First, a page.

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What's going on?
The price of iron ore dropped to a four-month low on Thursday, as China decided that, hey, it is pretty easy being green.
What does this mean?
Iron ore is a major component of steel, which is itself a major component of cars, buildings, and all the other stuff that helps the world keep ticking over. But steel production is also a major pollutant, which might be why a newly eco-conscious China reportedly started cutting back on its steel production last month. And as the world’s biggest user of iron ore, that could leave a serious dent in demand for the metal.
It’s not China’s only cutback lately: the People’s Republic has also been reining in the property market, causing house prices to grow at their slowest pace in six months. That means less incentive to build steel-dependent houses, sending demand for – and the price of – the metal down.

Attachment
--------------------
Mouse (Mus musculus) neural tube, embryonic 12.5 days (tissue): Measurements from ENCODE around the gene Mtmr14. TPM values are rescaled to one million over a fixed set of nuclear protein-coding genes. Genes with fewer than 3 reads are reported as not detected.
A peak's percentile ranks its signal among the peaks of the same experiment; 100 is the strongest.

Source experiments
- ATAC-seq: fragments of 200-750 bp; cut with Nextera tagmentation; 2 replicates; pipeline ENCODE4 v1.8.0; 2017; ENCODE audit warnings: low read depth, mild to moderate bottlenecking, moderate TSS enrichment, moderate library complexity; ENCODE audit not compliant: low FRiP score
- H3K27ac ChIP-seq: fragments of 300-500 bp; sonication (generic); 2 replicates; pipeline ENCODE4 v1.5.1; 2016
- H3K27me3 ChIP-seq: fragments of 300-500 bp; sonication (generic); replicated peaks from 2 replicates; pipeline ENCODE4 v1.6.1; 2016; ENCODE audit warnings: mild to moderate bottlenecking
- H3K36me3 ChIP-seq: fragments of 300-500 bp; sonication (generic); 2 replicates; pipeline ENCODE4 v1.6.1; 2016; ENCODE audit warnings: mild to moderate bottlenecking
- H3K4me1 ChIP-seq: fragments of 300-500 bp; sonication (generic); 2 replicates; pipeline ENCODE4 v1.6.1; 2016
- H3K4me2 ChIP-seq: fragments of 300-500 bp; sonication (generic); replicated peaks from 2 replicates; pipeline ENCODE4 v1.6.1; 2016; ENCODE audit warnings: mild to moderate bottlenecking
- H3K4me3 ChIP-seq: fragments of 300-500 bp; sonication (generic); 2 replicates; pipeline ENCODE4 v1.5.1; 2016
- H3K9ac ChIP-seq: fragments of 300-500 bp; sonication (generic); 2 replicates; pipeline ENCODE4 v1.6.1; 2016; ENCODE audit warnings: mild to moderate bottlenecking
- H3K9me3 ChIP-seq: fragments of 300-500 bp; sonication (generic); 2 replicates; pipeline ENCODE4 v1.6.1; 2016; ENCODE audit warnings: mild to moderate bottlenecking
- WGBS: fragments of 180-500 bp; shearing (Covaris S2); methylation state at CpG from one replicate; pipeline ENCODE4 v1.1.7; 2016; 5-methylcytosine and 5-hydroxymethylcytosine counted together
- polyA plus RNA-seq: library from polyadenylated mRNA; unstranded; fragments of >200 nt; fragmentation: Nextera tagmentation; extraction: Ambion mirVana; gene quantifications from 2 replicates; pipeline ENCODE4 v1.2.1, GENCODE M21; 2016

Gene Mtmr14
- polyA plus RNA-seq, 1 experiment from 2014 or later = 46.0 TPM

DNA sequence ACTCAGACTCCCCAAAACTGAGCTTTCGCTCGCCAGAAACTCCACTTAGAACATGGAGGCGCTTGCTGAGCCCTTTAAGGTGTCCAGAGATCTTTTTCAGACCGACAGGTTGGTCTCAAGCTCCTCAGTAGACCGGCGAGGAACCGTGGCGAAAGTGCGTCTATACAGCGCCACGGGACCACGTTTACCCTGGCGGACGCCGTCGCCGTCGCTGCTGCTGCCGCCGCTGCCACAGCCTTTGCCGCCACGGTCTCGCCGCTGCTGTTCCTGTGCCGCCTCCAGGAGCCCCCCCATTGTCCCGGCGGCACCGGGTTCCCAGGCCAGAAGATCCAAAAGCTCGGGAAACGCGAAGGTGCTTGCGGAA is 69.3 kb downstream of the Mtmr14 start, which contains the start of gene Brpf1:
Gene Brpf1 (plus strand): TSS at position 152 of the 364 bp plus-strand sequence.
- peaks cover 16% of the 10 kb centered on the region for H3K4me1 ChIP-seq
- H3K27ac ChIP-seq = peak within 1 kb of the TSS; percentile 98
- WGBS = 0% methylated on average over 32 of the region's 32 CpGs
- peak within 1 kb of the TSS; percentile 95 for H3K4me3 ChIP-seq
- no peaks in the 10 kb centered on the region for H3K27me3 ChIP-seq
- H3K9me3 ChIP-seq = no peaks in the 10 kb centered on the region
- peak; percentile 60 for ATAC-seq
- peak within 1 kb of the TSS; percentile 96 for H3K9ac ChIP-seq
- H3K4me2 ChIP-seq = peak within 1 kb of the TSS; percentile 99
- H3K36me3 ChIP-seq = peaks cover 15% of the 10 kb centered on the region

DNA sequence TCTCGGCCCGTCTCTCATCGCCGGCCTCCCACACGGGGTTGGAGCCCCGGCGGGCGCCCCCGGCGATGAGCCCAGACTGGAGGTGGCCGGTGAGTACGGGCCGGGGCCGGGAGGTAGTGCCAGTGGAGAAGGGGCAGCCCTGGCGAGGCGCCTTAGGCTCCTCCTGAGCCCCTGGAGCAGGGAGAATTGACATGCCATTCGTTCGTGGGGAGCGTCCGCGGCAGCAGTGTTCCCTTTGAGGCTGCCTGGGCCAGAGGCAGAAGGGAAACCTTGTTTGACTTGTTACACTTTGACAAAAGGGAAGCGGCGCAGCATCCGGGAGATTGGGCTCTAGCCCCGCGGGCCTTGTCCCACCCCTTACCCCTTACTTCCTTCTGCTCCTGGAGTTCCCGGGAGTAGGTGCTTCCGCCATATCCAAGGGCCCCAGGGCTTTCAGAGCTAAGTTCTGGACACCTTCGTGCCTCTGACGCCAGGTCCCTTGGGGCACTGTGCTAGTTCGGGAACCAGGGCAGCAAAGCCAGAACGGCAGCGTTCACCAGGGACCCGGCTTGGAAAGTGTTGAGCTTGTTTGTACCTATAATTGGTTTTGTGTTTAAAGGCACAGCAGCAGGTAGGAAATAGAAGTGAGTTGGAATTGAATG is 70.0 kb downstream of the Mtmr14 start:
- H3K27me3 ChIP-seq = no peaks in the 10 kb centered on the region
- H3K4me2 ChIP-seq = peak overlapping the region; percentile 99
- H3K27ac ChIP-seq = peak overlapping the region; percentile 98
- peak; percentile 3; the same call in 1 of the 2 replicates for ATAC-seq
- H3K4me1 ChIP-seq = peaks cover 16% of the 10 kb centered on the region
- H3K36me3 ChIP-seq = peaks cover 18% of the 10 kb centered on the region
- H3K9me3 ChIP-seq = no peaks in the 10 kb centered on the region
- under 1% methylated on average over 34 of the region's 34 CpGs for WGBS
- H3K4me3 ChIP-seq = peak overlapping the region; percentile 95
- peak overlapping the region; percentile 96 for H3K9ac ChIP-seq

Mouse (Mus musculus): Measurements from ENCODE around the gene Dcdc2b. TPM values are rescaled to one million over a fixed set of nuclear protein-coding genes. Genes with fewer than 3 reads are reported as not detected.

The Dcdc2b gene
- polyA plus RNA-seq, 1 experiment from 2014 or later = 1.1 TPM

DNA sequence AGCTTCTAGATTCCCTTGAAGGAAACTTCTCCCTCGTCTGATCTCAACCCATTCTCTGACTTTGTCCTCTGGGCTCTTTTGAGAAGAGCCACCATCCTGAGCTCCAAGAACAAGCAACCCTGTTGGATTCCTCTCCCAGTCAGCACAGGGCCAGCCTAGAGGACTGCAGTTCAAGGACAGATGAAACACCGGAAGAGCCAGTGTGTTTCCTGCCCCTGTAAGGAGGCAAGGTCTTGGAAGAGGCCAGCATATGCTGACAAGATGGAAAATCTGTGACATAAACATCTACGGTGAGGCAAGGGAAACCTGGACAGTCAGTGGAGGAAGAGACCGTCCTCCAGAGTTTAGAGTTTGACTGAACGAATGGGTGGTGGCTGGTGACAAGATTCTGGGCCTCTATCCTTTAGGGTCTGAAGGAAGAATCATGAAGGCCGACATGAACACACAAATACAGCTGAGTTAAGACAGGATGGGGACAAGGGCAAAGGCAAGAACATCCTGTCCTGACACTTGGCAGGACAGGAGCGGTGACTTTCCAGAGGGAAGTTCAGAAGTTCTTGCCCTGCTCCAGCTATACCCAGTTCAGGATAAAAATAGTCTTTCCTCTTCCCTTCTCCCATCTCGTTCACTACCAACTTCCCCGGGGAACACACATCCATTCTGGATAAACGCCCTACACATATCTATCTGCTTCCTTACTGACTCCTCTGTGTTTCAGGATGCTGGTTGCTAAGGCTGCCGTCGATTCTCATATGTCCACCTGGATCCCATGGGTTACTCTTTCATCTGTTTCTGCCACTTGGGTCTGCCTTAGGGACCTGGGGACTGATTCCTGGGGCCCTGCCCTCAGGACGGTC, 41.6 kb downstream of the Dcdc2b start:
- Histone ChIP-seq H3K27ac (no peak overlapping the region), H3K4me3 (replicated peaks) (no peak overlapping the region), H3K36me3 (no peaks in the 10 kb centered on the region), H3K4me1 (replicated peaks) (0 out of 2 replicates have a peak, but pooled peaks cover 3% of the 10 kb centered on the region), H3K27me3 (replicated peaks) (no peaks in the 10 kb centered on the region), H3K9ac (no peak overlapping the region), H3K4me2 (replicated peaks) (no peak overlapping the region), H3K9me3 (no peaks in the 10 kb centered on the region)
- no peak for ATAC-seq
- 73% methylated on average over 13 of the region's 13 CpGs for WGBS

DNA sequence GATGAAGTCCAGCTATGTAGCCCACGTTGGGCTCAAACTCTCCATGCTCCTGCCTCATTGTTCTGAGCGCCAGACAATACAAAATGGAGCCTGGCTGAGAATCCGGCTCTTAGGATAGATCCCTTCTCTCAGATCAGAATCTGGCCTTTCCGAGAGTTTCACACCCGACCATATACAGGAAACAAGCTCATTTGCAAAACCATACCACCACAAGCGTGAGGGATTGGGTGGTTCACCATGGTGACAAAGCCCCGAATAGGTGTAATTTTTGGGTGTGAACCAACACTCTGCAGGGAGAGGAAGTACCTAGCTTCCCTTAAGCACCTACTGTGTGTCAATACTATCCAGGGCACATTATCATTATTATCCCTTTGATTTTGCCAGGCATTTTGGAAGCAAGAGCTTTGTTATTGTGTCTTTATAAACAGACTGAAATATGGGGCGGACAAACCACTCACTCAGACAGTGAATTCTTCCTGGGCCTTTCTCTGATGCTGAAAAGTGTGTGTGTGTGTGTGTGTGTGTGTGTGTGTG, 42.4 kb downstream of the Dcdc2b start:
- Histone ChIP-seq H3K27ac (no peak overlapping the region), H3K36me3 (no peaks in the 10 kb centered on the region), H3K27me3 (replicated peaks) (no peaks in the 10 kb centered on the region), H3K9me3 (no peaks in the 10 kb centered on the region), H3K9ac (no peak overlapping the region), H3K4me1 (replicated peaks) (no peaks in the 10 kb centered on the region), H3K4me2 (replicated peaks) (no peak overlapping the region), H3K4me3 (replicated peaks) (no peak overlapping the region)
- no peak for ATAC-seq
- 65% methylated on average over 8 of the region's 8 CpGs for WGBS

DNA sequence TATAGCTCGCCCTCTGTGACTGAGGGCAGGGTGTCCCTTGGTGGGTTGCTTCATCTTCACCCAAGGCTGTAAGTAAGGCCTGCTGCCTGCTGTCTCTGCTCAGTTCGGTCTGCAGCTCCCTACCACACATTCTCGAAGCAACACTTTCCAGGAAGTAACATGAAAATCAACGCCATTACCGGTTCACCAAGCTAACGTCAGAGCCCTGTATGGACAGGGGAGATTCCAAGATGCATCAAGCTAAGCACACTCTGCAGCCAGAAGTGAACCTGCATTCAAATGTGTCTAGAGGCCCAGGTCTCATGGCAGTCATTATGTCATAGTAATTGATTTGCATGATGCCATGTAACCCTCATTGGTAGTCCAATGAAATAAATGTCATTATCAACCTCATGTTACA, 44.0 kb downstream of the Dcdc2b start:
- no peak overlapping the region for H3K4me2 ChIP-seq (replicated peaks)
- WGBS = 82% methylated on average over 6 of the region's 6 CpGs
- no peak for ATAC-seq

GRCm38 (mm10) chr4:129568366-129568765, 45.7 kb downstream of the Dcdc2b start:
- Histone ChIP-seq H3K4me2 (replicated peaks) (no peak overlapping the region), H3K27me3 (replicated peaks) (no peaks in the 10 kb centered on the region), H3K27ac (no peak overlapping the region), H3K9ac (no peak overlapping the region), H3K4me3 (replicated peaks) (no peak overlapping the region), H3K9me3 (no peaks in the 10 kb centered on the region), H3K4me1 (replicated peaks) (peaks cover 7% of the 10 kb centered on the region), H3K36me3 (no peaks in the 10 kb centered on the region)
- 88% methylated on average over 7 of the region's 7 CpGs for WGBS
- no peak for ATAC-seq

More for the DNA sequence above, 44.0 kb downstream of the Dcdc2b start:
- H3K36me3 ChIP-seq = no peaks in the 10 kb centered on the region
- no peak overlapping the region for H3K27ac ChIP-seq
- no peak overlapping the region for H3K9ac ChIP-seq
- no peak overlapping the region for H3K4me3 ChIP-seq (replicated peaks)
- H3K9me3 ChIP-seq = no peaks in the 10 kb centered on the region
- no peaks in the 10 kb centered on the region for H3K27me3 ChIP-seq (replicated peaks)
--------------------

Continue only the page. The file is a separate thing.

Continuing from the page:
Why should I care?
The bigger picture: Bellwethers speak, investors listen.
Copper – which is used in everything from electronics to construction – has fallen nearly 20% from its May peak too. That’s not a great sign: metals like copper, iron, and steel are seen as economic bellwethers that give an idea of the health of the global economy, since they’re so closely tied to how busy countries are keeping. So if they’re on the decline, it’s not a great sign for things as a whole…
For markets: When it rains, it pours.
That warning sign might be one reason why investors sold off stocks on Thursday morning, but it’s not the only one. The vaccine-dodging delta variant is putting prized economic recoveries at risk across the globe, while data this week showed US and Chinese economic growth is slowing down. Add to that the possibility the US Federal Reserve will pull some of its economic support before too long, and it’s no surprise investors are on edge.
Originally posted as part of the Finimize daily email.
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